Born London England, July 25, 1920 died April 16, 1958 C.E. Rosalind Elise Franklin was a physical scientist whose pioneering but largely uncredited work in X-ray crystallography led directly to the discovery of the structure of DNA. A controversial figure, she perhaps would have been credited with the discovery herself had her unpublished research not been shown, without her knowledge or consent, to the now famous James Watson and Francis Crick.

In her early years Franklin excelled at science (she had the good fortune to attend St. Paul's Girls' School, one of the few girls’ schools that taught physics and chemistry) and decided at age 15 to devote her life to it. Her father, a wealthy Jewish man, was against higher education for women but after the intercession of several family members on Rosalind’s behalf, he ultimately relented. In 1938 Franklin was enrolled at Newnham College, Cambridge, graduating in 1941. She gave up her graduate fellowship at Cambridge after one year to take a position as a physical chemist at the British Coal Utilization Research Association. While there she conducted fundamental research on coal, carbon, and graphite microstructures, with the aim of increasing the efficiency of their usage. This research became the subject of her doctorate which she earned from Cambridge University in 1945. By the age of 26 she had published five papers on the subject, many of which are still quoted today, and helped launch the field of high strength carbon fibers. In 1947, after obtaining her Ph.D. she went to Paris at the Laboratoire Central des Services Chimiques de L'Etat, where she spent 3 years learning and refining the technique of X-Ray diffraction while working closely with crystallographer Jacques Mering.

In 1950 she returned to England as a research associate at King's College, Cambridge. Here she was given responsibility for the study of DNA, applying her X-Ray diffraction techniques to help uncover its structure. However soon after starting her work, Maurice Wilkins a senior researcher at the lab who had also been engaged in the study of DNA, returned from vacation. He assumed, and treated, Franklin as though she were a technical assistant rather than the peer that she was.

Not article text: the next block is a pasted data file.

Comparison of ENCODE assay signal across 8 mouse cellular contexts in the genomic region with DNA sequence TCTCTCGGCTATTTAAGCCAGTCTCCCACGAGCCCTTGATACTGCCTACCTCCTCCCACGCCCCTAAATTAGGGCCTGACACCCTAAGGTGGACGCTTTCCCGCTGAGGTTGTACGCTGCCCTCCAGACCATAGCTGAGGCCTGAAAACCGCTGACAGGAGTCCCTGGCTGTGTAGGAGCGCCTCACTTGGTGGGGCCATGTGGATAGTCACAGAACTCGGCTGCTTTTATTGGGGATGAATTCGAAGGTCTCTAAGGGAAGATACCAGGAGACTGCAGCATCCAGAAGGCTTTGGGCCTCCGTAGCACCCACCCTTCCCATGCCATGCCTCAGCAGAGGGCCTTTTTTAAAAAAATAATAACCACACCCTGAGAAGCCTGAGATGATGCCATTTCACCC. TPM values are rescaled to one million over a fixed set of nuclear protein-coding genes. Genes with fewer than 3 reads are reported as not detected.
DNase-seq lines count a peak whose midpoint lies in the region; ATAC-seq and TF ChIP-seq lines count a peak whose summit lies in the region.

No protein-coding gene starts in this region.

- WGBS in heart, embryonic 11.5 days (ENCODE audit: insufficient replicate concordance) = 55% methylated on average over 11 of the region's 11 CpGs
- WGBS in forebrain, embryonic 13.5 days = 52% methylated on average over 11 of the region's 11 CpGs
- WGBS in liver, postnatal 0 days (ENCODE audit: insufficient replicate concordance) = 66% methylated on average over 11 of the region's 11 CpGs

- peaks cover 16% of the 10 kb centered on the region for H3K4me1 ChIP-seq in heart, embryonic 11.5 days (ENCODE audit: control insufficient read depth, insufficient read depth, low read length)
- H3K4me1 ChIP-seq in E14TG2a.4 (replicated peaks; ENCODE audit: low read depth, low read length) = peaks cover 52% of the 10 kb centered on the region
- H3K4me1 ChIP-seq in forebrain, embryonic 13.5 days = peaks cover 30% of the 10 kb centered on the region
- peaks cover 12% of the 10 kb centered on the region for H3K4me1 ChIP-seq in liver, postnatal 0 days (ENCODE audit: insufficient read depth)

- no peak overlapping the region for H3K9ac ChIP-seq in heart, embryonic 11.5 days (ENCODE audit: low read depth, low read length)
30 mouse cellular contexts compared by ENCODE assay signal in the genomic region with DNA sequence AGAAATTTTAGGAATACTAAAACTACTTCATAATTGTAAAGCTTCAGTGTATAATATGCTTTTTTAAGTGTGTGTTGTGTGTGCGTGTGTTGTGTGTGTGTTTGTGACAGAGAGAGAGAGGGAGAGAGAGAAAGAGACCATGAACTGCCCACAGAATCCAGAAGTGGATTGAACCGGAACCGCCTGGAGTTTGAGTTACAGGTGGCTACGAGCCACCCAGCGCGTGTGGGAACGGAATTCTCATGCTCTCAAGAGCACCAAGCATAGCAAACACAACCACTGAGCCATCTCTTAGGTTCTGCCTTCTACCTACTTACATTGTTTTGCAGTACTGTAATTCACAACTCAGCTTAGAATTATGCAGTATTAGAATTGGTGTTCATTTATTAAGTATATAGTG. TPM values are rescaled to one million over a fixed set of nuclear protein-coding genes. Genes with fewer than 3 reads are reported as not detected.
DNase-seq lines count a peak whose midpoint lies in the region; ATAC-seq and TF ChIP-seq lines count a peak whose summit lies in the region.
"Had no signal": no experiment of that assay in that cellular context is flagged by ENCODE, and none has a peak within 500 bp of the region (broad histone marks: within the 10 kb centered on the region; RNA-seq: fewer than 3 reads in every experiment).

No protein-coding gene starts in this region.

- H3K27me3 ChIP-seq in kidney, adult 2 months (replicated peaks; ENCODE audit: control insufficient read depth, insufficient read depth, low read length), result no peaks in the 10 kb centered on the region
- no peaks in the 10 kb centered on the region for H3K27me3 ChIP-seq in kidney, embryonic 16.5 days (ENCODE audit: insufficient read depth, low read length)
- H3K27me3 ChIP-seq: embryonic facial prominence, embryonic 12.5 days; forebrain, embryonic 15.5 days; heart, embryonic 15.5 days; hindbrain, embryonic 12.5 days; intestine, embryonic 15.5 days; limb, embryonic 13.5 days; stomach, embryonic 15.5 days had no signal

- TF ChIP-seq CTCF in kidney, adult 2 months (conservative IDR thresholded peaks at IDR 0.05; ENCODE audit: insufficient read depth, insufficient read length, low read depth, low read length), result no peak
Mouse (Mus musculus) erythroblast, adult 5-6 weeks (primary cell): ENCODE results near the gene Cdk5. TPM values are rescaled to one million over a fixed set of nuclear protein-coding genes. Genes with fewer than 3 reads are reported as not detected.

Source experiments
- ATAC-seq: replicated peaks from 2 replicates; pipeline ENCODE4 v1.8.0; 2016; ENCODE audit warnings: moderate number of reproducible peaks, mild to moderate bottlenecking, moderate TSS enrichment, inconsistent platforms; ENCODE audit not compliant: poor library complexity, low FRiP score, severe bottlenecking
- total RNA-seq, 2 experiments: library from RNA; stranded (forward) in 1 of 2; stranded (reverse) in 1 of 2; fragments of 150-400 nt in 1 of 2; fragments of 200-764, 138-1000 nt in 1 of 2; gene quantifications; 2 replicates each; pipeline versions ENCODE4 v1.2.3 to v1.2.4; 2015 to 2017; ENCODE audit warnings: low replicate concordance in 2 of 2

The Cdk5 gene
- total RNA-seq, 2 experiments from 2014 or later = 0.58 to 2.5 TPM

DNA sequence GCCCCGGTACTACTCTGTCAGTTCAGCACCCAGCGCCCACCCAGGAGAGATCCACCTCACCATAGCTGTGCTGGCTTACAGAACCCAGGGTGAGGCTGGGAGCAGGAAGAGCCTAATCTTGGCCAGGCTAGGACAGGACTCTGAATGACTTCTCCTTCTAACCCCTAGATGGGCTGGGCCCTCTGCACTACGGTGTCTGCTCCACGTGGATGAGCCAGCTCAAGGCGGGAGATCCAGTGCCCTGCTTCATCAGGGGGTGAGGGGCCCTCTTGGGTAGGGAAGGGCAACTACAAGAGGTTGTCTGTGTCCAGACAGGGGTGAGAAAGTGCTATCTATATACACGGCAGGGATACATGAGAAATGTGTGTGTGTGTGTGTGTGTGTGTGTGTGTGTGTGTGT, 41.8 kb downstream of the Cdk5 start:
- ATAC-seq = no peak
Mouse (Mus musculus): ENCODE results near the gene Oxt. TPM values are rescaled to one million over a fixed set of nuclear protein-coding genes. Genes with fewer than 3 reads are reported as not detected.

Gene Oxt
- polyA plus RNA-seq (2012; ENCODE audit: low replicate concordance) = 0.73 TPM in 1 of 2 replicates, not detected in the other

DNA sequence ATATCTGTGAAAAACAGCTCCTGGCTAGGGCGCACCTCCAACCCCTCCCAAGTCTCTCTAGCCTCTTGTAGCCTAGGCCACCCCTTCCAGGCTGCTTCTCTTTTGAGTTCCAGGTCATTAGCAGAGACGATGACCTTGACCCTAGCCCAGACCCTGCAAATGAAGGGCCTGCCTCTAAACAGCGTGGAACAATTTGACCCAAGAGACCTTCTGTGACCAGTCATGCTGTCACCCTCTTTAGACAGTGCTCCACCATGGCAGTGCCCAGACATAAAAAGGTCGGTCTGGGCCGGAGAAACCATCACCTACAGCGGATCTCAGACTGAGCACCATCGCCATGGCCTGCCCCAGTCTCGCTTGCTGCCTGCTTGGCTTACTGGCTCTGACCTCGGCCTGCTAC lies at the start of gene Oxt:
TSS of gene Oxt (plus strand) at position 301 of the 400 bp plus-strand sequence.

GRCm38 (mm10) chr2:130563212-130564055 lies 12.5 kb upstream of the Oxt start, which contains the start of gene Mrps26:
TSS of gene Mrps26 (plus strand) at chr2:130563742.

Despite this Franklin's research made steady progress. She extracted finer strands of DNA than ever before, she was the first to state that the sugar phosphate backbone lies on the outside of the DNA molecule, and she adjusted her equipment to produce extremely fine beams of x-rays thus rendering the highest resolution pictures of DNA ever created.

It was these unpublished pictures which Wilkins furnished to American biochemist James Watson and British biochemist Francis Crick without Franklin's knowledge. Upon seeing the pictures Watson and Crick quickly arrived at the solution and immediately published their findings in the March 1953 issue of Nature. Franklin's work appeared in the same issue as a supporting article.

Disheartened by the sexist policies at Cambridge, such as women not being allowed to dine in the dining rooms or pubs, and her strained relationship with Wilkins, Franklin left Cambridge in 1953 and moved to J. D. Bernal's lab at Birkbeck College in London where she headed her own research group. During her 5 year tenure there she studied tobacco mosaic and polio viruses publishing 17 papers on the subject. Her work laid the foundation for structural virology.

In 1956 she was diagnosed with ovarian cancer, which despite three surgeries and experimental chemotherapy resulted in her death in 1958. She continued her research until only a few weeks before her death at age 37.

Watson, Crick, and Wilkins each received the Nobel Prize for Physiology or Medicine in 1962. As Nobel prizes are not awarded posthumously Franklin never received the recognition her efforts deserved.

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